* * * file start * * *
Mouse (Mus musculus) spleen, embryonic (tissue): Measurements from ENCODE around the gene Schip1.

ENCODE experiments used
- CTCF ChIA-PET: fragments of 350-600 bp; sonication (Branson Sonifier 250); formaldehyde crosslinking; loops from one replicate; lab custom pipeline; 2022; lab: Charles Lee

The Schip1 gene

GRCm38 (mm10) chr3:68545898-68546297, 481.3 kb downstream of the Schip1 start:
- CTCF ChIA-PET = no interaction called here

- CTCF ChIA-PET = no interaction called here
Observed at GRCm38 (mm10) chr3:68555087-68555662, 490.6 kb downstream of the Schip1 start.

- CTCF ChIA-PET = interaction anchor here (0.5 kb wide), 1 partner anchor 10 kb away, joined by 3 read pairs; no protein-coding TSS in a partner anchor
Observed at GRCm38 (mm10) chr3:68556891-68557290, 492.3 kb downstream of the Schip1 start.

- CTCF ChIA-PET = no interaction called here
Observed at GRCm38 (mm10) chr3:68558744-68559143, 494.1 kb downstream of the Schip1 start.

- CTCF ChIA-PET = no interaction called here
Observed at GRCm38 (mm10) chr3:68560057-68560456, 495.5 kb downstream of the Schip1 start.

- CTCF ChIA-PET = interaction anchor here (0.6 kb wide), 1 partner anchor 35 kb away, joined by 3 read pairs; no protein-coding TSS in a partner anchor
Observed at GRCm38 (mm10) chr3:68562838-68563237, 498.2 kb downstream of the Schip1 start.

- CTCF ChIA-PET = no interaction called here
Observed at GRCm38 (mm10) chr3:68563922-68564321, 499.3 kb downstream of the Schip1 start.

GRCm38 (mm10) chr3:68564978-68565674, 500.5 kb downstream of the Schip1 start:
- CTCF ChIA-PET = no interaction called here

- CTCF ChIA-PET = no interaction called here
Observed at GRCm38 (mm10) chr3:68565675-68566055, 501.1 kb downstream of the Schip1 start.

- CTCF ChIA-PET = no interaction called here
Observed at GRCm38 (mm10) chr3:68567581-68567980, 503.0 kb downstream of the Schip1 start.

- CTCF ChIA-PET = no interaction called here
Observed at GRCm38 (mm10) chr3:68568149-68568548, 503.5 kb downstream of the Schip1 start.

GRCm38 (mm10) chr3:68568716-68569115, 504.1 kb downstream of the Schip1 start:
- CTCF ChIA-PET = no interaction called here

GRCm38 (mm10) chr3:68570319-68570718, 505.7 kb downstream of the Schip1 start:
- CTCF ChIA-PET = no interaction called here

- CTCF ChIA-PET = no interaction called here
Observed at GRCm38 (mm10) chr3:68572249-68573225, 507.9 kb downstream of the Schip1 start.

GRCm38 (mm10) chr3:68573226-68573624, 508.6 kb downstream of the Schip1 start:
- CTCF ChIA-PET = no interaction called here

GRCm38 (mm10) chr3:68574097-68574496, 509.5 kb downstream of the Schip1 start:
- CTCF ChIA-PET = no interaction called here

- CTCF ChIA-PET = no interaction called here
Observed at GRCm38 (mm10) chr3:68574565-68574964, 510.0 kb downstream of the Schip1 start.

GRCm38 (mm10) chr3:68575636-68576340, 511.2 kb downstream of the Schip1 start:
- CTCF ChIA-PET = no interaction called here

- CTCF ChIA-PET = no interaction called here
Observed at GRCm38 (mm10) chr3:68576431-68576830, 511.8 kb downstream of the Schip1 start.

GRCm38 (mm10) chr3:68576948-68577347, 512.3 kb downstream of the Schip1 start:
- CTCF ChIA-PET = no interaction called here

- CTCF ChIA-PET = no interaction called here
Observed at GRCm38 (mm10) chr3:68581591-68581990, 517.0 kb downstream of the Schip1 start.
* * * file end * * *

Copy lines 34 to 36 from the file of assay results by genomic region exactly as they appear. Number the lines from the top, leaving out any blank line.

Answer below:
- CTCF ChIA-PET = no interaction called here

GRCm38 (mm10) chr3:68574097-68574496, 509.5 kb downstream of the Schip1 start:
- CTCF ChIA-PET = no interaction called here